Toenail, hair samples hold clues to diseases

Toenail clippings from over 100,000 people are among the 3.5 million samples of blood, plasma, urine, hair, and other specimens donated by participants in the nearly 40-year-old Nurses’ Health Study and several other large cohort studies that continue to provide new clues about diseases to scientists today. The toenails are housed in the BWH/Harvard Cohorts Biorepository, jointly run by Harvard T.H. Chan School of Public and the Channing Division of Network Medicine at Brigham and Women’s Hospital.

The toenail samples, used in at least 400 research projects on 40 diseases, and pony tail hair samples were the subject of a STAT news story on November 12, 2015. The samples are valuable because they enable scientists to analyze the average level of hormones and trace elements such as selenium and arsenic over a period of months.

“When you take the edge of the nail of all five toes, you have a measure that stretches over the past year,” Shelley Tworoger, associate professor of epidemiology at Harvard Chan School and executive director of the biorepository, who is using the toenails to research ovarian cancer, told STAT.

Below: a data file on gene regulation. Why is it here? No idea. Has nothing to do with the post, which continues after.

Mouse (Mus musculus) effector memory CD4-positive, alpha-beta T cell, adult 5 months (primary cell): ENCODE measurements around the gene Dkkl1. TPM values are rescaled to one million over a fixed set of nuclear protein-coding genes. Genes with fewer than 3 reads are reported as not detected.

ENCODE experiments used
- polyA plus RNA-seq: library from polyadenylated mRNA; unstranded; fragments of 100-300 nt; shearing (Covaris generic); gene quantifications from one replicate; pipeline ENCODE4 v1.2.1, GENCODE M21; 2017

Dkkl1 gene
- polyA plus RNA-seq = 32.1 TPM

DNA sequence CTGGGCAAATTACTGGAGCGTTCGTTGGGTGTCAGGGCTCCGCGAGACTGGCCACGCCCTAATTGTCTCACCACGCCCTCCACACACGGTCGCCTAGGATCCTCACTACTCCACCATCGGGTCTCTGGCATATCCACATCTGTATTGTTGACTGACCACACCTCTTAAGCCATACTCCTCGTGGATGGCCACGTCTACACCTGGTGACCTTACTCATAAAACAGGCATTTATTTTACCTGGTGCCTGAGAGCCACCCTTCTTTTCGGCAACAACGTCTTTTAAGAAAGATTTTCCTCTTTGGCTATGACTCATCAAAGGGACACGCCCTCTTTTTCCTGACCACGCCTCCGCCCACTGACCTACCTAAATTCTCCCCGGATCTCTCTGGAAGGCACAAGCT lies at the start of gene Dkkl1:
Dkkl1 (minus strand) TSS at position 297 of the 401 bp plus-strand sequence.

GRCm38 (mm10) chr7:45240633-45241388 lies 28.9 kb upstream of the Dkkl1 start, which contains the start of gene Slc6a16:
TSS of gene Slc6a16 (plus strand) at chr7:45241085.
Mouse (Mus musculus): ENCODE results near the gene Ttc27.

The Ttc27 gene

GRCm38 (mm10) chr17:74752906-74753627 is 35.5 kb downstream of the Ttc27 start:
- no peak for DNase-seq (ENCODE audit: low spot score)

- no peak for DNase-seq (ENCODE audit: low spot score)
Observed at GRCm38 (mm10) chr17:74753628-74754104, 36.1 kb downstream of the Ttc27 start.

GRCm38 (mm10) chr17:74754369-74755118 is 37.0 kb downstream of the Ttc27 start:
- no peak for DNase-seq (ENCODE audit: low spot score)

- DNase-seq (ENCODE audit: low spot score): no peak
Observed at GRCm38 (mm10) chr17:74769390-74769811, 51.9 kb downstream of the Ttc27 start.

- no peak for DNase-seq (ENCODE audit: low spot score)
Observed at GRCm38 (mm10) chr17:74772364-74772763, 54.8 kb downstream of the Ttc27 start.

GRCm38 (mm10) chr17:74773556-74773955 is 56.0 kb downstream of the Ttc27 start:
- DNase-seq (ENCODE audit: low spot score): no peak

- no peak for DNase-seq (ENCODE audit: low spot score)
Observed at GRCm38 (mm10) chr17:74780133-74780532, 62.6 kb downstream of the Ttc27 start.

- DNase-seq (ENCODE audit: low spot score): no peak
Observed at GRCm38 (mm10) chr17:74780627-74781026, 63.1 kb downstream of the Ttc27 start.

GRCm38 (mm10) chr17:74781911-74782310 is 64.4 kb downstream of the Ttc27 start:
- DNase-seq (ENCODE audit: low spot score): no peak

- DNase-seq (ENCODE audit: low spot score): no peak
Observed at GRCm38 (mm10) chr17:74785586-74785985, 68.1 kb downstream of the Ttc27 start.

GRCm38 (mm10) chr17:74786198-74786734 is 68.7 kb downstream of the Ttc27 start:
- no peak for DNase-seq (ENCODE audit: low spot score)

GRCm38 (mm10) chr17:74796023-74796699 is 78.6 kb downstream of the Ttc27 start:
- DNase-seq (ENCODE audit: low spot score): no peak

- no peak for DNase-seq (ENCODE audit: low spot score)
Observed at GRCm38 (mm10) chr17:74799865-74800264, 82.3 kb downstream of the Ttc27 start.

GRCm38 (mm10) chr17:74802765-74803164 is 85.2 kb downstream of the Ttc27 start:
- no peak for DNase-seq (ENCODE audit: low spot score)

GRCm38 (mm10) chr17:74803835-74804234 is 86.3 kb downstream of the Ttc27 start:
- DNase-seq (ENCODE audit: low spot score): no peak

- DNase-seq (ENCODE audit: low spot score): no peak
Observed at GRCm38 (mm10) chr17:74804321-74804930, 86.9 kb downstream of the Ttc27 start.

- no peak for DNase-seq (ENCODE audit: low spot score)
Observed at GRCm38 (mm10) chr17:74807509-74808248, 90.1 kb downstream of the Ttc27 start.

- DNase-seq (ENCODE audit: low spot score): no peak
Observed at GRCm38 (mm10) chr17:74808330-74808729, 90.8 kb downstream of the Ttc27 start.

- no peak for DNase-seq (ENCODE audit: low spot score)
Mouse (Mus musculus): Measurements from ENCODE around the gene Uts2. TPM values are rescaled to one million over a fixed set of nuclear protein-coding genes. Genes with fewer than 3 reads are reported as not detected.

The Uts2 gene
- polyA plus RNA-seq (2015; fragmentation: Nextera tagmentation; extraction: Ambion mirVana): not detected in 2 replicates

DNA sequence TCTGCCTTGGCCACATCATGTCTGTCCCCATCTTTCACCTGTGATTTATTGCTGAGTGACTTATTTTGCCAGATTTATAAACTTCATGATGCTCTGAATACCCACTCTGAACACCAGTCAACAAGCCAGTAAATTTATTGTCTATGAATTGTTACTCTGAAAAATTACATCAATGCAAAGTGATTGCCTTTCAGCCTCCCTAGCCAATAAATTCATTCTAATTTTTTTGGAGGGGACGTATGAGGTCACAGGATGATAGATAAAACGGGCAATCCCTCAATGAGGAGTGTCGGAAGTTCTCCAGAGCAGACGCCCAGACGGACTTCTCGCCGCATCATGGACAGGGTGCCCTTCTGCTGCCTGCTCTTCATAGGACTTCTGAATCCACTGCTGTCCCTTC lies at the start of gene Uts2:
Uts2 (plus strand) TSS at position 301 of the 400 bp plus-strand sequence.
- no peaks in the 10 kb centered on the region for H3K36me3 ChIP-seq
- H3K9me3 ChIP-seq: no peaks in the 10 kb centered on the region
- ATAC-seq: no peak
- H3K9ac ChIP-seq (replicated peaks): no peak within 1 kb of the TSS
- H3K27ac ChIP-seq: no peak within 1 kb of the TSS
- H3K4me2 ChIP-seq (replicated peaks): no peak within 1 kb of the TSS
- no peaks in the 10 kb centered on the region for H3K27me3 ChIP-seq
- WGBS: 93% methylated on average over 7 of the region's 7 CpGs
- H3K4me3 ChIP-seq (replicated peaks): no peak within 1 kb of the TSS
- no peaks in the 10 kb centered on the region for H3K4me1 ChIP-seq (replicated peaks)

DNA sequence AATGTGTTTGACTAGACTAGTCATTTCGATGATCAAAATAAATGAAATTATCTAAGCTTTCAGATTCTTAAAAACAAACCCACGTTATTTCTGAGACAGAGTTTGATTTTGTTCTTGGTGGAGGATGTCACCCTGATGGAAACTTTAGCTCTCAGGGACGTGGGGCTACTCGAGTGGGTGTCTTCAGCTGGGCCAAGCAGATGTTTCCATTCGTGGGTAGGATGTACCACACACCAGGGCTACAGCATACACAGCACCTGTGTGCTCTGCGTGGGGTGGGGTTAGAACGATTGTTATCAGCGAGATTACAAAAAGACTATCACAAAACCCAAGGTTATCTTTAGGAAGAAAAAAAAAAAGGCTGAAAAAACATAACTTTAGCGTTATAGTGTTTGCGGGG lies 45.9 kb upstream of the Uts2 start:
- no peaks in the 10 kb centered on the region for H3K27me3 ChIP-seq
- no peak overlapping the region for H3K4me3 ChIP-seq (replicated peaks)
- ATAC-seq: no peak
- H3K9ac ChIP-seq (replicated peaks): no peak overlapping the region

Meir Stampfer, professor of epidemiology and nutrition, also conducted a study that used the toenails to compare the mercury levels in people who had heart attacks to those who did not. In the end, the researchers concluded mercury levels didn’t have a role in the cardiac issues, he told STAT.

Read the STAT article: Toenail clippings could provide insight for cancer research